Karl Fischer Titration*

Water determination (also called moisture determination) is one of the most frequently performed analyses in laboratories around the world. This is not really surprising, as the water content directly influences the quality, process ability, shelf life and stability of a wide range of products.

Karl Fischer titration has established itself as a reference method for general use. It is highly specific and precise, covers a wide concentration range from pap up to 100% and has short determination times. There are two types of Karl Fischer titration: volumetry and coulometry


This procedure titrates the absolute water contents. Volumetry also has the advantage of solid or pasty samples that can be placed directly into the titration vessel and work can be conducted with a wide range of organic solvents adapted to the sample.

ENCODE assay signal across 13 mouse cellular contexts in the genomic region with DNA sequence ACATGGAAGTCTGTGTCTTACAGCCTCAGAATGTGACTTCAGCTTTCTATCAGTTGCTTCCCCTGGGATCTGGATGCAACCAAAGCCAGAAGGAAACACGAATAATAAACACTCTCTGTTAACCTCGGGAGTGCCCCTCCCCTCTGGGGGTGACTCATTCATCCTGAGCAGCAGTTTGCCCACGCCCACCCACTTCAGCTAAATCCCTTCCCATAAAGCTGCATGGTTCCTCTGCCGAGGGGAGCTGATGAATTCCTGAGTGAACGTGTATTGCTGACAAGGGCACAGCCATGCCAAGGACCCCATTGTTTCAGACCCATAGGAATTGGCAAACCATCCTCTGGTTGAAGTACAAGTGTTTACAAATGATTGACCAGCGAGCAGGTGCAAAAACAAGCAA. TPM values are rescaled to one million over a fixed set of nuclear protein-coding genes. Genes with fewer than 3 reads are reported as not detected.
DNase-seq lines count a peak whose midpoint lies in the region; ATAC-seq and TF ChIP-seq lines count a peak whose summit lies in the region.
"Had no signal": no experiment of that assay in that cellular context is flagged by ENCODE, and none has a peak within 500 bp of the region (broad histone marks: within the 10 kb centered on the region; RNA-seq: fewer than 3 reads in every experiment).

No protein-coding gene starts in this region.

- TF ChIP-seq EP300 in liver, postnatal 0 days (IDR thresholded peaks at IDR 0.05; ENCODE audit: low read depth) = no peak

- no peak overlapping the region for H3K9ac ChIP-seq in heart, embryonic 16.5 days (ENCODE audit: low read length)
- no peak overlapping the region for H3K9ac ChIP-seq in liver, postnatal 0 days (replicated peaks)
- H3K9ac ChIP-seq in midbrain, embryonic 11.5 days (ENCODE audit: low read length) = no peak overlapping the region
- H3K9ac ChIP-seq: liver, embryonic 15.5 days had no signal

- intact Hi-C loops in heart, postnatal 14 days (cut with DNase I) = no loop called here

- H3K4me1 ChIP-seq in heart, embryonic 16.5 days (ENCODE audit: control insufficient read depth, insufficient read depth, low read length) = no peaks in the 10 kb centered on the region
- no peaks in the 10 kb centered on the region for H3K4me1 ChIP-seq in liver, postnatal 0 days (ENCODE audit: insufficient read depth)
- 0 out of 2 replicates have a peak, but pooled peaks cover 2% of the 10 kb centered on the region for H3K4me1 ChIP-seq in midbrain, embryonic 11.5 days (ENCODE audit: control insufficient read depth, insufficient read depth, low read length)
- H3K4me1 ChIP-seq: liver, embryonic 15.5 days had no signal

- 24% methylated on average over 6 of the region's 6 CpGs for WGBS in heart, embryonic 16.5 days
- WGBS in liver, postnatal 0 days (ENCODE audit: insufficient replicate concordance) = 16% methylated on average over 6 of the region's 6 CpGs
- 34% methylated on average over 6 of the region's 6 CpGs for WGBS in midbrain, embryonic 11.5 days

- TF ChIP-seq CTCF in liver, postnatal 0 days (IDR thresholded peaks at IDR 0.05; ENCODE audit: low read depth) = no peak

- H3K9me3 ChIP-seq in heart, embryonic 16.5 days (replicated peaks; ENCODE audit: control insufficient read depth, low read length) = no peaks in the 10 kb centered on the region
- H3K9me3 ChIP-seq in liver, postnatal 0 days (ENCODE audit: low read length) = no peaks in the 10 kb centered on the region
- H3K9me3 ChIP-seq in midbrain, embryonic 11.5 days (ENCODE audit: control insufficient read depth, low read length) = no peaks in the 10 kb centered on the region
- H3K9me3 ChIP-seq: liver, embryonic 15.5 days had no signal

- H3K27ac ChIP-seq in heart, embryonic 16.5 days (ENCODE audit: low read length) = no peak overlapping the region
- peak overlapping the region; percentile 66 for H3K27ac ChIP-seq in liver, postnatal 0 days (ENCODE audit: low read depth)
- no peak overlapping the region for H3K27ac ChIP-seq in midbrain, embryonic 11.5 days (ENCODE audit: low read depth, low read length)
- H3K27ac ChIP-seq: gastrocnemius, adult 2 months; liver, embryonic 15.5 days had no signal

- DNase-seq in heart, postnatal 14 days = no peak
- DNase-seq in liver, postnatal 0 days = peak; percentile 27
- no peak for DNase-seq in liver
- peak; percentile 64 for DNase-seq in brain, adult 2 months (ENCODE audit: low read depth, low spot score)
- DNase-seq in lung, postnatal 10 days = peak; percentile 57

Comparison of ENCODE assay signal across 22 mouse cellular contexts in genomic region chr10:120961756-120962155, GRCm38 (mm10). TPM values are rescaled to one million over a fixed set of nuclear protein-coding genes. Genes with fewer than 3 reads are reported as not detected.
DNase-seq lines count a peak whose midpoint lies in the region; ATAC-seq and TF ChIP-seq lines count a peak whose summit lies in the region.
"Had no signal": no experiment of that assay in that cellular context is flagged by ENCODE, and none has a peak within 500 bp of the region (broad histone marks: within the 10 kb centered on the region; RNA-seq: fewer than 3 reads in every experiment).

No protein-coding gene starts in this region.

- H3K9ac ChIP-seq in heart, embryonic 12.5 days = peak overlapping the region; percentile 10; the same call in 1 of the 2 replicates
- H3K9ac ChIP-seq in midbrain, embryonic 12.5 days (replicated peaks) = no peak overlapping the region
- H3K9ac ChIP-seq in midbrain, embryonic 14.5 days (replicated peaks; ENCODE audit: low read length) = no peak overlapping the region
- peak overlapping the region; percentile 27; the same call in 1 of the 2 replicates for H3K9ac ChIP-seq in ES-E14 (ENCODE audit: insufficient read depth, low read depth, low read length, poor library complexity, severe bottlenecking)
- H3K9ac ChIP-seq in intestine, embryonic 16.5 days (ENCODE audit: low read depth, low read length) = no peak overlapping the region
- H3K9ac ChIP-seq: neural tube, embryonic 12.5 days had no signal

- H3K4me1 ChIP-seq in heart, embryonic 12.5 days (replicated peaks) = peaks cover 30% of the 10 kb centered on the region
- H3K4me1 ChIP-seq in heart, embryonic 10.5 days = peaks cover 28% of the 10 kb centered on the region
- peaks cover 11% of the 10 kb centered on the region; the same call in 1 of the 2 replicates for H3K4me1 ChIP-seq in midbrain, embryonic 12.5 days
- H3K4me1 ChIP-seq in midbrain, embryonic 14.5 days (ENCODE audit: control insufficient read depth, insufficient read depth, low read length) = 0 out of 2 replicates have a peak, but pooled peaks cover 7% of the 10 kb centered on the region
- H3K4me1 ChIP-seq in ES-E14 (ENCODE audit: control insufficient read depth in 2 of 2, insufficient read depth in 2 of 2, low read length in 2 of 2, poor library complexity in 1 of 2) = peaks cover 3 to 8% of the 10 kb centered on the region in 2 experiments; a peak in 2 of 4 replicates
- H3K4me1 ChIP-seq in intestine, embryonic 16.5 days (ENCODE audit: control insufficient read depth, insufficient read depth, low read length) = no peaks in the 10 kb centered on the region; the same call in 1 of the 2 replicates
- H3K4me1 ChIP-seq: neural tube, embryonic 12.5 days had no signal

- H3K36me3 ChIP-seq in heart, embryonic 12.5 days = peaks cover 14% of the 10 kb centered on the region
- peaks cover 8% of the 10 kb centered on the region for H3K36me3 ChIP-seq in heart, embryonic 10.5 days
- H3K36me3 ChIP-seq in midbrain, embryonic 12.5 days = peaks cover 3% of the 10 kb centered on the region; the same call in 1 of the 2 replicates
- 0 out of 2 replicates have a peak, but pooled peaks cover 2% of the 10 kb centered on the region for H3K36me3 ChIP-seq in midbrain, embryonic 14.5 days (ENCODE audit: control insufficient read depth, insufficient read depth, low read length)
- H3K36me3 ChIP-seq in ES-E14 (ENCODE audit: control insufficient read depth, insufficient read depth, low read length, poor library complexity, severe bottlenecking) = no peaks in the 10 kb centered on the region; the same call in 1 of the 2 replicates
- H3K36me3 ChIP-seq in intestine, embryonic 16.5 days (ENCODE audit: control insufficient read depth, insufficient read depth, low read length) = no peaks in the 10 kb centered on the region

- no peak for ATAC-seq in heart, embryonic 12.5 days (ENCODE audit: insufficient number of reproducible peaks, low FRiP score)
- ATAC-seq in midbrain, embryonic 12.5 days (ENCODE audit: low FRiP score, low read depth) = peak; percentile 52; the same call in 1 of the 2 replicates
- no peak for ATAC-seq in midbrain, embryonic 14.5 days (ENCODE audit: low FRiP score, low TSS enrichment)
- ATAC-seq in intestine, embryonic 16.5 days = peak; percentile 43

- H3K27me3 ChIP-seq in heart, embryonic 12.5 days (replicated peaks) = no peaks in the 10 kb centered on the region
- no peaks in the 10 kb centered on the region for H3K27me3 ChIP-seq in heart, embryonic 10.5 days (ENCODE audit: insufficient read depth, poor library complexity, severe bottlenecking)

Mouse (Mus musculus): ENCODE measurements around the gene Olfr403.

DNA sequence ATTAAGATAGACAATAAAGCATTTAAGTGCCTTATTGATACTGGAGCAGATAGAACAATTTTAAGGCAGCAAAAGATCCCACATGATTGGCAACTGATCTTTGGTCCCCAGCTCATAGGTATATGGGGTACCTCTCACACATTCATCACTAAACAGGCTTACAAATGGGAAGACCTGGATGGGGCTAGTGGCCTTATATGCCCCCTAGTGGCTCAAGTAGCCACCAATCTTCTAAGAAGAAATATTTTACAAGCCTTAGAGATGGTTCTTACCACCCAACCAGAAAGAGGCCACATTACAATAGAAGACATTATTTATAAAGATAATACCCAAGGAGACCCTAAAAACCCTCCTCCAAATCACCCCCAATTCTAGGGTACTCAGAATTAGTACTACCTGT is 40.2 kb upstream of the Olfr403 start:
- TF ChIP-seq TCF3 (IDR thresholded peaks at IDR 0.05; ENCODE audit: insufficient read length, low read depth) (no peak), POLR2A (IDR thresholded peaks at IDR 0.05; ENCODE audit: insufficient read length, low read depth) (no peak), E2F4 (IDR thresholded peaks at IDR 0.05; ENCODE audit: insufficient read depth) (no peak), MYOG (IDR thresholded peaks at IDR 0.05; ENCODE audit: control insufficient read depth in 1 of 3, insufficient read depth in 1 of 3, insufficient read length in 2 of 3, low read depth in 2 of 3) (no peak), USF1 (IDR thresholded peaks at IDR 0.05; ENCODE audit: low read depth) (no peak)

In contrast to volumetric Karl Fischer titration, coulometry adds no titrant, but the required iodine is generated directly in the iodide-containing electrolyte by electrochemical means (electronic buret). For this reason, coulometric water determination is primarily used for the determination of small amounts of water from 10 µg to 200 mg H2O with a resolution of 0.1 µg H2O.

*The above text is Metrohm's description of Karl Fischer titration, as illustrated on the company's website and adapted by Cosmetics & Toiletries magazine.